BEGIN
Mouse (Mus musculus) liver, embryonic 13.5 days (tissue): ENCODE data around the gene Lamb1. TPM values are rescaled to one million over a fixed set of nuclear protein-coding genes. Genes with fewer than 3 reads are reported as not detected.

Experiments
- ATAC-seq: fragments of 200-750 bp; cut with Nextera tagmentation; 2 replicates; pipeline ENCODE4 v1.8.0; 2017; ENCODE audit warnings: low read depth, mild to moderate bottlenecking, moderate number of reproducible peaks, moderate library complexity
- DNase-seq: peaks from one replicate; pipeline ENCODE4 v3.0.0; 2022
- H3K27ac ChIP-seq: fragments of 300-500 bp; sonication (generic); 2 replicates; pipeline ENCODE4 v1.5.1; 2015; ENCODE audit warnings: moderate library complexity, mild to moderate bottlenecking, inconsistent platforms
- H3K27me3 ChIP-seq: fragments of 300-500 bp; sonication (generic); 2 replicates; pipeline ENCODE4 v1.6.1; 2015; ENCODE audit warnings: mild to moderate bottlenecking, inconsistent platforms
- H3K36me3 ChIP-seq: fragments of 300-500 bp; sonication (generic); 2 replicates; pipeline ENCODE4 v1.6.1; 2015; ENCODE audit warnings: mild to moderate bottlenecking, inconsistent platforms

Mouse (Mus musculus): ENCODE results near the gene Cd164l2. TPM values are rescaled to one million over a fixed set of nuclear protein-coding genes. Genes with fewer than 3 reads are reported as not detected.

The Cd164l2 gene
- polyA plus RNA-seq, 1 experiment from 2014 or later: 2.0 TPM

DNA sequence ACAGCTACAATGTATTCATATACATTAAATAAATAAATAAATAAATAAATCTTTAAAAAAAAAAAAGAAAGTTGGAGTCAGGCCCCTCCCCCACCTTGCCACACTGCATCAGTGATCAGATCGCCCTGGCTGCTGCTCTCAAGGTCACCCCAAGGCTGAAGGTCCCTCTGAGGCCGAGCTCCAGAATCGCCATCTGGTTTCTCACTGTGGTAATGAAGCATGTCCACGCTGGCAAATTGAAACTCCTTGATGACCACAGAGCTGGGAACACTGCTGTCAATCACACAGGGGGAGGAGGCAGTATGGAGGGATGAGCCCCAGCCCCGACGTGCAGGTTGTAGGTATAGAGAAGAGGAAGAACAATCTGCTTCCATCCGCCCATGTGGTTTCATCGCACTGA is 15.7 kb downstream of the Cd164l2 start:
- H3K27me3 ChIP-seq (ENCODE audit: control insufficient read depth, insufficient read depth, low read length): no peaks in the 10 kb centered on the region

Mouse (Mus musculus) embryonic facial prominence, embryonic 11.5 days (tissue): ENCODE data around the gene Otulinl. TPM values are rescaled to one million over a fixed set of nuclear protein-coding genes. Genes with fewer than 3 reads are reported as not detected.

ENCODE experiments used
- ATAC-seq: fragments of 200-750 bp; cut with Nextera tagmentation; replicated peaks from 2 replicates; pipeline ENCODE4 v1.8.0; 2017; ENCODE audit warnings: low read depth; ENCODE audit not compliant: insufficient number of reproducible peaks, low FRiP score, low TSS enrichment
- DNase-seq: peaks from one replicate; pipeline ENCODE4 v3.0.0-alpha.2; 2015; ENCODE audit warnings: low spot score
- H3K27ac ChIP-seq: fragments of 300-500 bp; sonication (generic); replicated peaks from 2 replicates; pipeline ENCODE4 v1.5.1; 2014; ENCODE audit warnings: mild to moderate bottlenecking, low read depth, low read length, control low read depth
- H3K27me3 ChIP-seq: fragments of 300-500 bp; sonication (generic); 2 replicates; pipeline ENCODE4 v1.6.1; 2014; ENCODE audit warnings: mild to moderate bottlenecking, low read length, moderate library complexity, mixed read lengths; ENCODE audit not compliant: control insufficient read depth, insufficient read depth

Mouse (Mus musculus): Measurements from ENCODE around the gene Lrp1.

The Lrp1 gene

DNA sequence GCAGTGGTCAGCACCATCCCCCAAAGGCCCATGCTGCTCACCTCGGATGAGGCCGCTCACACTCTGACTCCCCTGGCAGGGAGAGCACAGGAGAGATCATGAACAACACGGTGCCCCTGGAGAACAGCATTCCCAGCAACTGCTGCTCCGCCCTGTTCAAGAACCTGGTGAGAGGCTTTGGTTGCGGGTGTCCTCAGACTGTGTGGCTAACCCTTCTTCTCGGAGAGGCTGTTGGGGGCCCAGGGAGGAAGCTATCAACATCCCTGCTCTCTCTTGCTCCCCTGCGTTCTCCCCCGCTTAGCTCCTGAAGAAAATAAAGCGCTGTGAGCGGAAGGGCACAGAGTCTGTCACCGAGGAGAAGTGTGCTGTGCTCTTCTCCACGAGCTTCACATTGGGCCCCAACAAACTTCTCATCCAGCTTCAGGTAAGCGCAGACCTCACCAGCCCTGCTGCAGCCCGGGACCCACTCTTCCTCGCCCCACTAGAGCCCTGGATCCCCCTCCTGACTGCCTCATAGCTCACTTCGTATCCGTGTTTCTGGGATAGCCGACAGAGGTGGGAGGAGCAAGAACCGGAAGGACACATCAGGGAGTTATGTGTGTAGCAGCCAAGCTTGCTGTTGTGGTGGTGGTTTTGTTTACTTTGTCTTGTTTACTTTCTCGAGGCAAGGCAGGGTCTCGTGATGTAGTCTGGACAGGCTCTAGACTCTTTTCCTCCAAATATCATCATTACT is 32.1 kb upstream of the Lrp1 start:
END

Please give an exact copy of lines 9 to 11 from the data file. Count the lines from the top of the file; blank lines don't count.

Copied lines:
The Cd164l2 gene
- polyA plus RNA-seq, 1 experiment from 2014 or later: 2.0 TPM

DNA sequence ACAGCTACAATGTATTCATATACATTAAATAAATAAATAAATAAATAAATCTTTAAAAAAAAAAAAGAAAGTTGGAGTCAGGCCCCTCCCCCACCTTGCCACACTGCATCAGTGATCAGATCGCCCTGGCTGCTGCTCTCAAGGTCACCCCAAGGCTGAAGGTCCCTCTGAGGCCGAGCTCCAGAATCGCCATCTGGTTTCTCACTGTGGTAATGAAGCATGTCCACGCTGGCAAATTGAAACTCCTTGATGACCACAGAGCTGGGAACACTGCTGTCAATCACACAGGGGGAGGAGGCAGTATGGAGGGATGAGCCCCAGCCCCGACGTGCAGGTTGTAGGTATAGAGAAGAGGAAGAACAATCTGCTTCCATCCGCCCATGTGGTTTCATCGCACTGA is 15.7 kb downstream of the Cd164l2 start: